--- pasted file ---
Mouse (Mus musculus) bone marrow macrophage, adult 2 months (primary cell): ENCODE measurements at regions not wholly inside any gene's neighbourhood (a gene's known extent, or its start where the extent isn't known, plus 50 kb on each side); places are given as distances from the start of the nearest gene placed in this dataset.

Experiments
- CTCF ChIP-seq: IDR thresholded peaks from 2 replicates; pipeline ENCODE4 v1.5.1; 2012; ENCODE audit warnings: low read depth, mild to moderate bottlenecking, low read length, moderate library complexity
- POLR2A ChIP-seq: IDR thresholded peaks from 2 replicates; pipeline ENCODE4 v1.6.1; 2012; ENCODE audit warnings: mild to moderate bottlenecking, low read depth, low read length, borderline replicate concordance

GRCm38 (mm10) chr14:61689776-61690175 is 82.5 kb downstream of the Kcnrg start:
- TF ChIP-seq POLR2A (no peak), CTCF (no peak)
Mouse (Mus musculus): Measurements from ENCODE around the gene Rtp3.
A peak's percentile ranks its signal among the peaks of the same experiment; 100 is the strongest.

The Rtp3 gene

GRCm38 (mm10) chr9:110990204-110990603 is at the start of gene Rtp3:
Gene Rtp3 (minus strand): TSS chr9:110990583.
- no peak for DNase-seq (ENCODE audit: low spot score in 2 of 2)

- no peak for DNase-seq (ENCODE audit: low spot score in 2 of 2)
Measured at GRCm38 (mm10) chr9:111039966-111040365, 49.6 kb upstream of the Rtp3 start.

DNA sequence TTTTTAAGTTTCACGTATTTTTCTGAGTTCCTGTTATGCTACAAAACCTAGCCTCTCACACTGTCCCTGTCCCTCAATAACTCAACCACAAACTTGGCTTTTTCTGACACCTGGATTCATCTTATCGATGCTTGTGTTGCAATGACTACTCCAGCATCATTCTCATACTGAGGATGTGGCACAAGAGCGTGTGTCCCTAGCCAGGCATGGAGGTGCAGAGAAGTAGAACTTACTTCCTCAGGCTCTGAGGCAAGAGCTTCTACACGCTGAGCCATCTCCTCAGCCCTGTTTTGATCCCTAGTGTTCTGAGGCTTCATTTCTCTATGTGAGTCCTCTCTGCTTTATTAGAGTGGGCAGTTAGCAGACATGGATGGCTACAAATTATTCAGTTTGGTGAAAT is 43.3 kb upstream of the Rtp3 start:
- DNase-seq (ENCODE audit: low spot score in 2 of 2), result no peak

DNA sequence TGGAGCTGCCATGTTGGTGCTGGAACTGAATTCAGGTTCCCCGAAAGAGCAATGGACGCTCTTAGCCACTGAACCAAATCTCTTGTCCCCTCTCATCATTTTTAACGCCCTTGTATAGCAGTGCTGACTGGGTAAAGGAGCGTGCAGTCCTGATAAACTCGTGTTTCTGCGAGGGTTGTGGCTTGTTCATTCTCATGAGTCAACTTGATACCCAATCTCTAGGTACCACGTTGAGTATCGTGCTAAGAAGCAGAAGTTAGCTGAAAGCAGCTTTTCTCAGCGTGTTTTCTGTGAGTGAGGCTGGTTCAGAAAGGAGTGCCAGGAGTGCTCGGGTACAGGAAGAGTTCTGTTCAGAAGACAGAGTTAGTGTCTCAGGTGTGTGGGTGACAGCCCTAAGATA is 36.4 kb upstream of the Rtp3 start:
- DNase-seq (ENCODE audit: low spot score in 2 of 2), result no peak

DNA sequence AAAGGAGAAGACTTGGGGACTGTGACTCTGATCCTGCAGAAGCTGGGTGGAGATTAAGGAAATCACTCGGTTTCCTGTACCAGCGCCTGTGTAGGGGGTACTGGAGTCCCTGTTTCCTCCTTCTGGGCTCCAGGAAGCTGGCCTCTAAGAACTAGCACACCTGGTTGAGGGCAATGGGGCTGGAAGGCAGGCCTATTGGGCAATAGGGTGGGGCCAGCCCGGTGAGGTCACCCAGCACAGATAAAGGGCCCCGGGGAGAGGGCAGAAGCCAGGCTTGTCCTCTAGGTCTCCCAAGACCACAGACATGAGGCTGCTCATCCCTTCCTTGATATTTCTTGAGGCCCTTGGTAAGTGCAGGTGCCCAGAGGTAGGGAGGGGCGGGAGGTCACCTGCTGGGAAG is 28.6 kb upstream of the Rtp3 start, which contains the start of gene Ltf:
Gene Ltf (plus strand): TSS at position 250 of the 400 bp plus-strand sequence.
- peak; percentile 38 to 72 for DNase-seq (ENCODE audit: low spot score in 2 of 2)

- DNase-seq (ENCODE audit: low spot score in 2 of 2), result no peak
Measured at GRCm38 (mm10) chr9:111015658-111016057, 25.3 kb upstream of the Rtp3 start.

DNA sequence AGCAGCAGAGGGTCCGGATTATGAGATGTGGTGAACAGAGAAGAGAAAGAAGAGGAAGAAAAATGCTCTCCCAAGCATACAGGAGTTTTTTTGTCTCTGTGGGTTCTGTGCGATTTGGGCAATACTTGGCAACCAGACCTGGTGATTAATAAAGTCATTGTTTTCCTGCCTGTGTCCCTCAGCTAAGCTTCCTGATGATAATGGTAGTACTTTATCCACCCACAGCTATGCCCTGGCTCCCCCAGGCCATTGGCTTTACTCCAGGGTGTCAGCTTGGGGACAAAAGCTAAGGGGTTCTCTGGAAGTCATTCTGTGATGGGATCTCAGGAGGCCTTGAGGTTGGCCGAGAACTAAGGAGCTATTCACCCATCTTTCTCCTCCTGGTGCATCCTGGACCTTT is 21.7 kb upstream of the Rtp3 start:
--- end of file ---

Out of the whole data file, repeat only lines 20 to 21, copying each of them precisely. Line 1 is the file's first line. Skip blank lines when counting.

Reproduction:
Gene Ltf (plus strand): TSS at position 250 of the 400 bp plus-strand sequence.
- peak; percentile 38 to 72 for DNase-seq (ENCODE audit: low spot score in 2 of 2)